“If there’s a takeaway, it’s communications,” says Dearing Smith. She says Louisville Water made sure that affected citizens had a chance to hear preliminary plans and voice their concerns at meetings before the first pit was dug. “It was important that we identify the stakeholders and get them involved early on so they would know what to expect. We had all vendors at the table as well. There were no surprises. It’s probably the most layered communications program we’ve ever done.”

Effective communication is more than just a press release. Dearing Smith points out that Louisville Water is using social media, its website, signage, face-to-face meetings, and even drone videography to facilitate the flow of information back and forth.

“We’ve had some complaints, but not as many as we thought we’d have. Most have involved vehicles speeding through the neighborhood.”

Traffic is a big deal with projects like this, but since Eastern Parkway is a four-lane boulevard with a wide median strip, disruption was minimized. While work took place on one side of the road, traffic was diverted to the other two lanes, traveling in both directions. In cases where complete intersections required work, they were shut down from 8 p.m. Friday to 6 a.m. Monday.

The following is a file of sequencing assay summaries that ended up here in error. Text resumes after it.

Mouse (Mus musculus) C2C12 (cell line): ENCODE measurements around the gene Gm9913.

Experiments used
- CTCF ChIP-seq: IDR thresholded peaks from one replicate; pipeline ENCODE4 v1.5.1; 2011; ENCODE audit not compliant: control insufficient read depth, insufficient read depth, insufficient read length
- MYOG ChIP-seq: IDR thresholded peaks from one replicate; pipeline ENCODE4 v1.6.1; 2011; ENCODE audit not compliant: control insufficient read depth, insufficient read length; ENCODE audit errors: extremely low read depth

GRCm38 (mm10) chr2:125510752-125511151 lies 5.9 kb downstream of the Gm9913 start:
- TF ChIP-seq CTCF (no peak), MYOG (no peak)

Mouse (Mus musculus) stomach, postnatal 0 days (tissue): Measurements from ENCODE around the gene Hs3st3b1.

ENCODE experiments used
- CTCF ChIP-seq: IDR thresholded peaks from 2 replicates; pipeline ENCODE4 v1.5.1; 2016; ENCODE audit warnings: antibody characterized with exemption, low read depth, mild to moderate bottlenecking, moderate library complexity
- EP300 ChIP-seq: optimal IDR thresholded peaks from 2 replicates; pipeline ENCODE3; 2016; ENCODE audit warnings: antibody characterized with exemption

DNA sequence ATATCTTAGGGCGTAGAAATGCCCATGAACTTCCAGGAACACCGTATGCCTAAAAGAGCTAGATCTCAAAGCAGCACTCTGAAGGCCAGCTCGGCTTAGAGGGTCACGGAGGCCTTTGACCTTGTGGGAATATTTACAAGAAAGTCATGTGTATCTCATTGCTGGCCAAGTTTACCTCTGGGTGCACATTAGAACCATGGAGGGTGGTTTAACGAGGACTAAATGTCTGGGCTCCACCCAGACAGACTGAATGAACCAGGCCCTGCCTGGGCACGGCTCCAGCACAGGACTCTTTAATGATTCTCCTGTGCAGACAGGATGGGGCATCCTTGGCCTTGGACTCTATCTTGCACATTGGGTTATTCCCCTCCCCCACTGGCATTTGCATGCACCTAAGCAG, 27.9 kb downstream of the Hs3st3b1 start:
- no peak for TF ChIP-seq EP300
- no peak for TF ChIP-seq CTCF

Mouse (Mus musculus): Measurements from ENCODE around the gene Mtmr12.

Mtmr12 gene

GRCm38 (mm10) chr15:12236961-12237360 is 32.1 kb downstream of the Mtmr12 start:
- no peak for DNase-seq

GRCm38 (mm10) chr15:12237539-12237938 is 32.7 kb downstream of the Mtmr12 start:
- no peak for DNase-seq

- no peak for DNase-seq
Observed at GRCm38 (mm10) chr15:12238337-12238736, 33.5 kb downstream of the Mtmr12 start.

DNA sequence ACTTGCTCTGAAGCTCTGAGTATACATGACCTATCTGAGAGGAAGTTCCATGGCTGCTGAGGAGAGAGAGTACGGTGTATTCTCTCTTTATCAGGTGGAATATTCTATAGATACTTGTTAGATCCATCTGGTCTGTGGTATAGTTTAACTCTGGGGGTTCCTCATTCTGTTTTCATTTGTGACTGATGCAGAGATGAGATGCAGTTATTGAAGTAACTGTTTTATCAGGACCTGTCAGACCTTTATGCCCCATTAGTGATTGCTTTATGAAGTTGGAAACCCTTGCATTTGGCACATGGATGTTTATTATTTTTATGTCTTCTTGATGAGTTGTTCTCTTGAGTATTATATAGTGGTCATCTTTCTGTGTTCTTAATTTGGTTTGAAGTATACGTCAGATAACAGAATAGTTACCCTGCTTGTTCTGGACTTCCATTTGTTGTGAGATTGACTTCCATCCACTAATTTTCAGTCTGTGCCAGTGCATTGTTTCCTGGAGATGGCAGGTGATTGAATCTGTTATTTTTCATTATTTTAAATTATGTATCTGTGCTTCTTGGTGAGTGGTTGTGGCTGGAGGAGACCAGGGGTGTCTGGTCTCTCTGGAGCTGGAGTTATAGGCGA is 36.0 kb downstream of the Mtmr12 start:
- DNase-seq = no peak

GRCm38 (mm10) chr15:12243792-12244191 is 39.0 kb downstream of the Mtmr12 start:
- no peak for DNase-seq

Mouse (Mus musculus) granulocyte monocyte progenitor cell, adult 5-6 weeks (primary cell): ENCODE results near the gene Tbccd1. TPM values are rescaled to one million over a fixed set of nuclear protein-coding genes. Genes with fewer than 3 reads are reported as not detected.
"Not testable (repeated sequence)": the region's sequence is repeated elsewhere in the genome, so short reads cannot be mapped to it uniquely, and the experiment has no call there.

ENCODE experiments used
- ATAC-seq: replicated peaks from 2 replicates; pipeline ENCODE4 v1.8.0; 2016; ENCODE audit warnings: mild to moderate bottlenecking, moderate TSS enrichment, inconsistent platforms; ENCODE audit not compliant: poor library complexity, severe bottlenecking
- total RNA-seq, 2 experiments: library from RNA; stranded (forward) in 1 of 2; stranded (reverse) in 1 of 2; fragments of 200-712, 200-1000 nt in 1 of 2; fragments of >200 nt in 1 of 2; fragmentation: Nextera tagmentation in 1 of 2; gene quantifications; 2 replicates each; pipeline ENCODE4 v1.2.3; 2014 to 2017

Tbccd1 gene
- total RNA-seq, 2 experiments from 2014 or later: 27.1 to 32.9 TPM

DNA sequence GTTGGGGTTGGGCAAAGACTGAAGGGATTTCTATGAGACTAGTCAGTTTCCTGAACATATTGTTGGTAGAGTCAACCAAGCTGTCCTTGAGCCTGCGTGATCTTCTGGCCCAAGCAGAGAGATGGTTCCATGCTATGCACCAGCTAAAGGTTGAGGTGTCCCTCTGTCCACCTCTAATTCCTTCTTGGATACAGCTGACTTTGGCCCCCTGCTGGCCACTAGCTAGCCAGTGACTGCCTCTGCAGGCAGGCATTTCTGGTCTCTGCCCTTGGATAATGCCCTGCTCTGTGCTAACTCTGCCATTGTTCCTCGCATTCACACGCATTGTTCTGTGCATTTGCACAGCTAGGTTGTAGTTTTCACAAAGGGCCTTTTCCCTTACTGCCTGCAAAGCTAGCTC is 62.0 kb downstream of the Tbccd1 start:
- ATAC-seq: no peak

“We worked very closely with Metro Parks, Metro Public Works, and the Kentucky Transportation Cabinet on these plans and diversions,” says Dearing Smith.

Now that phase 1 is complete, citizens who will be affected by phase 2 — scheduled for next winter — can see what to expect. “We’re doing the site restoration in phases, too,” she says. “They can see the new curbs, pavement, trees and landscaping (that follow the pipe replacement).”

The next phase will pass through the University of Louisville campus, close to the school’s highly regarded engineering department. Dearing Smith sees this is an opportunity.

“The existing pipeline goes through the center of the campus,” she explains. “So we’re talking with the university about realigning the pipe and going through an area that they’ve just begun to develop.”